Monday, February 15, 2016

Feb. 15, 2016: Pope Francis' Homily at Basilica of Our Lady of Guadalupe

Feb. 15, 2016: Pope Francis' Homily at Basilica of Our Lady of Guadalupe


Pope Francis’ historic first pilgrimage to the Basilica Shrine of Our Lady of Guadalupe in Mexico City brought reflections of obedience, surrender, and hope as the Holy Father celebrated Mass on Feb. 13.

“We have just heard how Mary went to meet her cousin Elizabeth. She sets out without delay, without doubts, without lessening her pace, to be with her relative,” Pope Francis stated during his homily on Feb. 13, pointing to the Gospel of Luke.

Mary “is the woman who says ‘yes’...this is the ‘yes’ which prompted her to give the best of herself, going forth to meet the others,” the Holy Father continued.

Pope Francis offered these reflections while celebrating Mass at the Basilica Shrine of Our Lady of Guadalupe during his 6-day papal trip to the country of Mexico.

During his homily, Pope Francis noted that listening to that particular Gospel passage on Mary “in this place has a special significance.” He went on to highlight Mary’s availability to those in need, saying her obedient surrender to God helped her serve her brothers and sisters.

“Just as she accompanied Elizabeth in her pregnancy, so too she has and continues to accompany the development of the blessed Mexican land,” Pope Francis stated, saying Mary reveals herself particularly to those who feel worthless.

When Our Lady of Guadalupe appeared to St. Juan Diego on Tepeyac Hill in December 1531, Pope Francis recalled that “the first miracle occurred which would then be the living memory of all this Shrine protects.”

“On that morning, God roused the hope of the little ones, of the suffering, of those displaced or rejected, of all who feel they have no worthy place in these lands,” the Pope stated.

Pope Francis also noted that St. Juan Diego first experienced true mercy and hope through Our Lady of Guadalupe. Although St. Juan Diego often thought “he was not the right person,” Mary remained persistent in her requests and made him “her ambassador.”

Because of St. Juan Diego’s lowliness, the miracle of Our Lady of Guadalupe was able to proclaim that “we are all necessary, especially those who normally do not count because they are not ‘up to the task,’” the Holy Father stated.

“God’s Shrine is the life of his children, of everyone in whatever condition, especially of young people without a future who are exposed to endless painful and risky situations, and the elderly who are unacknowledged, forgotten and out of sight,” Pope Francis said.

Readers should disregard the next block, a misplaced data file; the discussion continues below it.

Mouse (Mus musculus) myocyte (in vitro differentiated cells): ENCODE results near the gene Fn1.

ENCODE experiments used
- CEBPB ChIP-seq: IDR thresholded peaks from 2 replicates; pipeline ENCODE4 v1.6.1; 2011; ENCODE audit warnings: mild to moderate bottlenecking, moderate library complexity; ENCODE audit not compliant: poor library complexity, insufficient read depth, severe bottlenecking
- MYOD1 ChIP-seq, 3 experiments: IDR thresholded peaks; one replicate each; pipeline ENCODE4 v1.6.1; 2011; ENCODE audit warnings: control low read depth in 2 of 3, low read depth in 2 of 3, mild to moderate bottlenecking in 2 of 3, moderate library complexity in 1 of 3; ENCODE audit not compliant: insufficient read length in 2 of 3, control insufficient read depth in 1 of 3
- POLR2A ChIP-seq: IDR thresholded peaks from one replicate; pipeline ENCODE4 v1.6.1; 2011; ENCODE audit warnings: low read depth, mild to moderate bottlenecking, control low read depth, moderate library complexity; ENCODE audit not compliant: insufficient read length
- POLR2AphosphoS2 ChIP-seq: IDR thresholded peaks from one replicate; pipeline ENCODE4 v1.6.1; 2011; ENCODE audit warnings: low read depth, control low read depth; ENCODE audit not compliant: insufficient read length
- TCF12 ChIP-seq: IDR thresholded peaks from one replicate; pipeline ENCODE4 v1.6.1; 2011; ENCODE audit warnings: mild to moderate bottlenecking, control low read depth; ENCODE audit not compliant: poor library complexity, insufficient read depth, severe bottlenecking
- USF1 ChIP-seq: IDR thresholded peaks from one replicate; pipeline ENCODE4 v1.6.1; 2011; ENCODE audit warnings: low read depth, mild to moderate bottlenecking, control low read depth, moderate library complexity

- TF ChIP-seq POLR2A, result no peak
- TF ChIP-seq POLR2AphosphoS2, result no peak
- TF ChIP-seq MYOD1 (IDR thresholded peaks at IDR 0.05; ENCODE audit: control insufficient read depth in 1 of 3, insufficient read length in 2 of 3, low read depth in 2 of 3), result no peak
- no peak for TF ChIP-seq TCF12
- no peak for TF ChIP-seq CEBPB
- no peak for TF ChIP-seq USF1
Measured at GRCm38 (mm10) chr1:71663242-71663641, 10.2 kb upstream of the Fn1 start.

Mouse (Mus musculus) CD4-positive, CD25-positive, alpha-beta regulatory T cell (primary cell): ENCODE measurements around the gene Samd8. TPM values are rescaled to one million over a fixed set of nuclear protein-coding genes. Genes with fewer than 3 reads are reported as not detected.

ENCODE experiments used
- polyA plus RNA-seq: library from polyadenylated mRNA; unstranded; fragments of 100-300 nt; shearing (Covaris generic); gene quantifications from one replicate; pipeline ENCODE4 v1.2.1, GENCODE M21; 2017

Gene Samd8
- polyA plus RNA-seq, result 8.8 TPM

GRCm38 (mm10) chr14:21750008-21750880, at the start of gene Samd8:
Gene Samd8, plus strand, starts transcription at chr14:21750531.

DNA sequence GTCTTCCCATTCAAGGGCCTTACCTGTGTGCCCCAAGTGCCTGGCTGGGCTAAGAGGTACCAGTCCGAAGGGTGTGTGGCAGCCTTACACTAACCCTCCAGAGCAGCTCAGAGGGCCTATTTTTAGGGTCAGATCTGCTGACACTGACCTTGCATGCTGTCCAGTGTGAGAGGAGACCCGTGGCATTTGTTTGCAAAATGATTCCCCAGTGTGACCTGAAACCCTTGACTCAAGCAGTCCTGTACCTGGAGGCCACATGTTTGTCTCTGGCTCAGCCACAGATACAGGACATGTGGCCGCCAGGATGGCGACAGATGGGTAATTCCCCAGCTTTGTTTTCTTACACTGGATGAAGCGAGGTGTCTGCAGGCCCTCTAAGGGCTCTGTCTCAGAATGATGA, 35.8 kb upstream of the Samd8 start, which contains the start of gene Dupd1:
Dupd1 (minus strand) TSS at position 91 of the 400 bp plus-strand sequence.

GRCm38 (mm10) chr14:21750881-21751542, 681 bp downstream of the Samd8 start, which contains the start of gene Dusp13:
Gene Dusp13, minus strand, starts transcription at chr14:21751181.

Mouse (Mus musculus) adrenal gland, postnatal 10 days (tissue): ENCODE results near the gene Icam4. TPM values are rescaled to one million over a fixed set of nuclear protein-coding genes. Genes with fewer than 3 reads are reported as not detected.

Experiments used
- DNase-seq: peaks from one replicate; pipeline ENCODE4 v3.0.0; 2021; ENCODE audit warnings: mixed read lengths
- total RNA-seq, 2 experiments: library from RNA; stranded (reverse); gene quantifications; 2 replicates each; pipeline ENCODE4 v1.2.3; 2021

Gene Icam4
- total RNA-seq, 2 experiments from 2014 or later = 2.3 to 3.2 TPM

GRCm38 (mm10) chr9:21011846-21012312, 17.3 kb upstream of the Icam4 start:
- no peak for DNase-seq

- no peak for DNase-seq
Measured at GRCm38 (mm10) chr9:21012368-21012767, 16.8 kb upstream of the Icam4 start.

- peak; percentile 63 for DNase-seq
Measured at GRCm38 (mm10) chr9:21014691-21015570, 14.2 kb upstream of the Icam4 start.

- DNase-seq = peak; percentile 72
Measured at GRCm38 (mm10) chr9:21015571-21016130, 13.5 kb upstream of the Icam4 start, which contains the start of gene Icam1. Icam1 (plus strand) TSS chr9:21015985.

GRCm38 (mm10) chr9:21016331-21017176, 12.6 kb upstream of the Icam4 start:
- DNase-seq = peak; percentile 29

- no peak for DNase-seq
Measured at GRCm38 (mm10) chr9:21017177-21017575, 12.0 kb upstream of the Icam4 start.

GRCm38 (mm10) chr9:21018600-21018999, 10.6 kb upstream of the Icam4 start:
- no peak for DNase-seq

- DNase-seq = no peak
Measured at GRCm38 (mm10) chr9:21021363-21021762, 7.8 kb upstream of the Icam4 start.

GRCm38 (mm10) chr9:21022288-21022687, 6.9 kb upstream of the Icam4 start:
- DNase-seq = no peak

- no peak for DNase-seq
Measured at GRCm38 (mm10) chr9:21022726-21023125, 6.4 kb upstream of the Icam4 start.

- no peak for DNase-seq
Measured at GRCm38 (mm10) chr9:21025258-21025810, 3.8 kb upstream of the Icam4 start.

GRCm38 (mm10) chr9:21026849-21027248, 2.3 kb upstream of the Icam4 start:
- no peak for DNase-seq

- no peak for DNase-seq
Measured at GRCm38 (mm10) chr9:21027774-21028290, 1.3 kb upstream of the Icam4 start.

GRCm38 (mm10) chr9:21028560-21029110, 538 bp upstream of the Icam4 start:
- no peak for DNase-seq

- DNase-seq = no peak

The unworthiness of St. Juan Diego can be an example to everyone, the Pope continued, saying Mary favors her children who feel rejected, “assuring us that those who suffer do not weep in vain.”

“Look at the Blessed Mother from within our own sufferings, our own fear, hopelessness, sadness, and say to her, ‘What can I offer since i am not learned?’” the Holy Father said.

The Pope then reflected on a liturgical hymn, asking to have “eyes for you, O Mother, simply contemplating you with a heart quietened by your tenderness, that silence of yours, chaste as the lilies.”

The Holy Father also noted that Mary wants all her children to “be ambassadors” like St. Juan Diego, by giving food to the hungry, refuge to those in need, clothing the naked and helping the sick.

“Today, she sends us out anew; today, she comes to tell us again: be my ambassador, the one I send to build many new shrines, accompany many lives, wipe away many tears,” Pope Francis stated.

“Mary says this to us again. Go and build my shrine, help me to lift up the lives of my sons and daughters, your brothers and sisters.”

Below is the full text of Pope Francis' Feb. 13 homily at Mass in the Basilica of Our Lady of Guadalupe in Mexico City:

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We have just heard how Mary went to meet her cousin Elizabeth. She sets out without delay, without doubts, without lessening her pace, to be with her relative who was in the last months of her pregnancy. Mary’s encounter with the angel did not hold her back since she did not consider herself privileged, or make her hesitate in leaving those around her. On the contrary, it renewed and inspired an attitude for which Mary is, and always, will be known: she is the woman who says “yes”, a “yes” of surrender to God and, at the same time, a “yes” of surrender to her brothers and sisters.

This is the “yes” which prompted her to give the best of herself, going forth to meet the others. Listening to this Gospel passage in this place has a special significance. Mary, the woman who gave her “yes”, wished also to come to the inhabitants of these American lands in the person of the Indian Saint Juan Diego. Just as she went along the paths of Judea and Galilee, in the same way she walked through Tepeyac, wearing the indigenous garb and using their language so as to serve this great nation. Just as she accompanied Elizabeth in her pregnancy, so too she has and continues to accompany the development of this blessed Mexican land. Just as she made herself present to little Juan, so too she continues to reveal herself to all of us, especially to those who feel, like him, “worthless” (cf. Nican Mopohua, 55).